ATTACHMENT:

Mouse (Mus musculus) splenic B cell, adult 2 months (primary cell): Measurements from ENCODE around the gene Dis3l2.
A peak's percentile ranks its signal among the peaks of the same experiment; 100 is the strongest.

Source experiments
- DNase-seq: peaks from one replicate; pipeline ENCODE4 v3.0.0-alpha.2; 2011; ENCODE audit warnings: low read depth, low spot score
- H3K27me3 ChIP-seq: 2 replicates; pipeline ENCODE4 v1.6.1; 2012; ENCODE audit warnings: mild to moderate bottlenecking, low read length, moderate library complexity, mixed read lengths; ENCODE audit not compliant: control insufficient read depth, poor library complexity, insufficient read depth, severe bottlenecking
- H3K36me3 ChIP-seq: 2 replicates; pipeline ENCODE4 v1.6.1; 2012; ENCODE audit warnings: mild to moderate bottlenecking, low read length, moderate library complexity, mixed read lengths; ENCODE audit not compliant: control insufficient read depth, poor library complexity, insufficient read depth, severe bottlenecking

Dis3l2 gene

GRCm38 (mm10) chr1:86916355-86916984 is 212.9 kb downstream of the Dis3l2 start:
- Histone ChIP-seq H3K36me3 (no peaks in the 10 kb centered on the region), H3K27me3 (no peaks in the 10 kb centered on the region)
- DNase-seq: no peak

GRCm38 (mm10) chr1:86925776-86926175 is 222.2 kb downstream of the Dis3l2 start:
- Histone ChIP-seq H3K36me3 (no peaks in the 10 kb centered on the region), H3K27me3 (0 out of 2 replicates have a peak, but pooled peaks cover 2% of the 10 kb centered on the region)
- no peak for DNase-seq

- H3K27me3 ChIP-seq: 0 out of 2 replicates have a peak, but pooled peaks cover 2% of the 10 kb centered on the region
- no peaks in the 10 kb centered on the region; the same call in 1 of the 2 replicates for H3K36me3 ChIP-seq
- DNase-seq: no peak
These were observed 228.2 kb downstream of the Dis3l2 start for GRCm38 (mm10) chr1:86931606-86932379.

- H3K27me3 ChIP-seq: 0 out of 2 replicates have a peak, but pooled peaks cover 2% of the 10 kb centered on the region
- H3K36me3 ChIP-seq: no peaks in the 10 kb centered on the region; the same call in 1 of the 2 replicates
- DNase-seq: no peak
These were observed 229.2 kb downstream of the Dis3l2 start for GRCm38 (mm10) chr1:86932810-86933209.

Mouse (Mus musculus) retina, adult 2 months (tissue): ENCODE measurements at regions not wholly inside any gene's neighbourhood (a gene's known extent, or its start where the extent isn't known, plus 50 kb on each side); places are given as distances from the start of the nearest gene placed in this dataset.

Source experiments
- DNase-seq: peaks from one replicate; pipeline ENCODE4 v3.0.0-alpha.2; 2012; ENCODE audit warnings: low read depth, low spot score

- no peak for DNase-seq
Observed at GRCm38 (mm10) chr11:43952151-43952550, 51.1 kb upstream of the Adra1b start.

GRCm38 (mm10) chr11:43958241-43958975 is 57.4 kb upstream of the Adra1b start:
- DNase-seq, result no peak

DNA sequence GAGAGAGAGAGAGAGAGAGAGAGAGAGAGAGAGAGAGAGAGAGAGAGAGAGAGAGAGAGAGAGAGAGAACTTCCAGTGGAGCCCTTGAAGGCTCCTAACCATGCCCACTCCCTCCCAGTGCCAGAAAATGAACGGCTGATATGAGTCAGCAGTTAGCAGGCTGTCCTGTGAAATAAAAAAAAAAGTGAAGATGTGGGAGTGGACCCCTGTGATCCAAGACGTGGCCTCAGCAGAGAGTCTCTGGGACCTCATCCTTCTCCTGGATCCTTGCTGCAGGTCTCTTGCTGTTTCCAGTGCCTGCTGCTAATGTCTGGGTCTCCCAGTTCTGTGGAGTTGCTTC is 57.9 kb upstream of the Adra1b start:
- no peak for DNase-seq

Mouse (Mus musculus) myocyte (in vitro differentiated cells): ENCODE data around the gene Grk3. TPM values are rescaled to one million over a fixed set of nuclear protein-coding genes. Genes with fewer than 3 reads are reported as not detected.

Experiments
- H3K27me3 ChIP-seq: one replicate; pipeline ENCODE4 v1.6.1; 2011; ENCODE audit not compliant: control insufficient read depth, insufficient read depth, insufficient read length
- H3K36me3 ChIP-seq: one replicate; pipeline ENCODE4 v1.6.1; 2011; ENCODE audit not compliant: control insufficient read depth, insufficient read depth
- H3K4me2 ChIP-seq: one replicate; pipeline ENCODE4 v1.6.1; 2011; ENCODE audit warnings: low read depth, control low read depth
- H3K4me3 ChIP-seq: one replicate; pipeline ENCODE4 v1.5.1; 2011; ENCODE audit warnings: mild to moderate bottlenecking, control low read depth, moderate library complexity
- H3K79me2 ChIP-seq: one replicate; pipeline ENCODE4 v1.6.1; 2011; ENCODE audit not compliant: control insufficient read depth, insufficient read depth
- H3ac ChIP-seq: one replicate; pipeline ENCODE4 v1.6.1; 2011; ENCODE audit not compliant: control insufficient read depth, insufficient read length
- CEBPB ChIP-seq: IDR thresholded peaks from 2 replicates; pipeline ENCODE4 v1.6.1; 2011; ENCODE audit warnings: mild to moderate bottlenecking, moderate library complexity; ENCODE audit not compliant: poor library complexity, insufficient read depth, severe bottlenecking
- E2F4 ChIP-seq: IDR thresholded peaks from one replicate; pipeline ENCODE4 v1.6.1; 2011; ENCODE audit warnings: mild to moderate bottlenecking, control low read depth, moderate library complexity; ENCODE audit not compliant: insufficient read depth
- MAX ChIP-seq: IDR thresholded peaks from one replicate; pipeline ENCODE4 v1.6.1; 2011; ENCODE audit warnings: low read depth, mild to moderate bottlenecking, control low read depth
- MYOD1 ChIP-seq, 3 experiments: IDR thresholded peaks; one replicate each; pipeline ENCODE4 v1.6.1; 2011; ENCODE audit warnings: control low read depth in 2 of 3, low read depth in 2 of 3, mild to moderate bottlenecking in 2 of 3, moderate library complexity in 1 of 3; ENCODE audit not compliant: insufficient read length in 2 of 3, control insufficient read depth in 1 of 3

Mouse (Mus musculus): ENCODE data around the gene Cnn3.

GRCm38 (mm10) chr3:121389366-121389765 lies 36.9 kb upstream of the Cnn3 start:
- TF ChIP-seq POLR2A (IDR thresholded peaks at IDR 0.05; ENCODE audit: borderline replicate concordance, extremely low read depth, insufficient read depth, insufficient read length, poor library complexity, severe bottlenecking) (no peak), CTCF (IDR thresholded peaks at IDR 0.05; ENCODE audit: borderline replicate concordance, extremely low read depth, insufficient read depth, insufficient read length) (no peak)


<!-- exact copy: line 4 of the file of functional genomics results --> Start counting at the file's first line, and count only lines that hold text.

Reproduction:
- DNase-seq: peaks from one replicate; pipeline ENCODE4 v3.0.0-alpha.2; 2011; ENCODE audit warnings: low read depth, low spot score